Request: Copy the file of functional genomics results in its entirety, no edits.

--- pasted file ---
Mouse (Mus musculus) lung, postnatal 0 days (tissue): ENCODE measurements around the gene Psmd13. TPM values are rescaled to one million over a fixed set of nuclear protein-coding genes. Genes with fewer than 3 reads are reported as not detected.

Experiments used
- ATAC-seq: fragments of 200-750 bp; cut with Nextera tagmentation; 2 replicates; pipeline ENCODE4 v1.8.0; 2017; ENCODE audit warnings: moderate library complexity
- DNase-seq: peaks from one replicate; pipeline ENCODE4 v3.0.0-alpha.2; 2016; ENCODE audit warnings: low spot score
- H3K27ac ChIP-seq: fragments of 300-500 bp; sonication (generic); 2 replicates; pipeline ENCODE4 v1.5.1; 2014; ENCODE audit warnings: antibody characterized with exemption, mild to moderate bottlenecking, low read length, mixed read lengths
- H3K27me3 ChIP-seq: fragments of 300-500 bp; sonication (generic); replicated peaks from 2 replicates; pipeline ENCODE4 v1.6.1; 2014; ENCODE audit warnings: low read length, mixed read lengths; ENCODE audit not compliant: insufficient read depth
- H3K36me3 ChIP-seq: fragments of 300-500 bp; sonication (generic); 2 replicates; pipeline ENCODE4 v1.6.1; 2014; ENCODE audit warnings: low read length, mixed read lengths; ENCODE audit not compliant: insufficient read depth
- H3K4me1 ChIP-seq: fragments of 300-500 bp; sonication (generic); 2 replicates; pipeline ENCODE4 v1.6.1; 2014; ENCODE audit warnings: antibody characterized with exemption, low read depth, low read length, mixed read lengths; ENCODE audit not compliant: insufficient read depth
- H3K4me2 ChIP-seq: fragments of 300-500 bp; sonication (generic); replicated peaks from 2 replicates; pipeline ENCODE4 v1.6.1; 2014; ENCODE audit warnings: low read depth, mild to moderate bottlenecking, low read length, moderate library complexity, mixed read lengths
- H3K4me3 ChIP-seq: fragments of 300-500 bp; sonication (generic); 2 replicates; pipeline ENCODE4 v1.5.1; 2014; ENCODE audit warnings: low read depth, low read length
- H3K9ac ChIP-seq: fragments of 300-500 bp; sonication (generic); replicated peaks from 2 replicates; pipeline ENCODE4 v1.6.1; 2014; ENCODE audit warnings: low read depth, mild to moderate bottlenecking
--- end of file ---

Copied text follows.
Mouse (Mus musculus) lung, postnatal 0 days (tissue): ENCODE measurements around the gene Psmd13. TPM values are rescaled to one million over a fixed set of nuclear protein-coding genes. Genes with fewer than 3 reads are reported as not detected.

Experiments used
- ATAC-seq: fragments of 200-750 bp; cut with Nextera tagmentation; 2 replicates; pipeline ENCODE4 v1.8.0; 2017; ENCODE audit warnings: moderate library complexity
- DNase-seq: peaks from one replicate; pipeline ENCODE4 v3.0.0-alpha.2; 2016; ENCODE audit warnings: low spot score
- H3K27ac ChIP-seq: fragments of 300-500 bp; sonication (generic); 2 replicates; pipeline ENCODE4 v1.5.1; 2014; ENCODE audit warnings: antibody characterized with exemption, mild to moderate bottlenecking, low read length, mixed read lengths
- H3K27me3 ChIP-seq: fragments of 300-500 bp; sonication (generic); replicated peaks from 2 replicates; pipeline ENCODE4 v1.6.1; 2014; ENCODE audit warnings: low read length, mixed read lengths; ENCODE audit not compliant: insufficient read depth
- H3K36me3 ChIP-seq: fragments of 300-500 bp; sonication (generic); 2 replicates; pipeline ENCODE4 v1.6.1; 2014; ENCODE audit warnings: low read length, mixed read lengths; ENCODE audit not compliant: insufficient read depth
- H3K4me1 ChIP-seq: fragments of 300-500 bp; sonication (generic); 2 replicates; pipeline ENCODE4 v1.6.1; 2014; ENCODE audit warnings: antibody characterized with exemption, low read depth, low read length, mixed read lengths; ENCODE audit not compliant: insufficient read depth
- H3K4me2 ChIP-seq: fragments of 300-500 bp; sonication (generic); replicated peaks from 2 replicates; pipeline ENCODE4 v1.6.1; 2014; ENCODE audit warnings: low read depth, mild to moderate bottlenecking, low read length, moderate library complexity, mixed read lengths
- H3K4me3 ChIP-seq: fragments of 300-500 bp; sonication (generic); 2 replicates; pipeline ENCODE4 v1.5.1; 2014; ENCODE audit warnings: low read depth, low read length
- H3K9ac ChIP-seq: fragments of 300-500 bp; sonication (generic); replicated peaks from 2 replicates; pipeline ENCODE4 v1.6.1; 2014; ENCODE audit warnings: low read depth, mild to moderate bottlenecking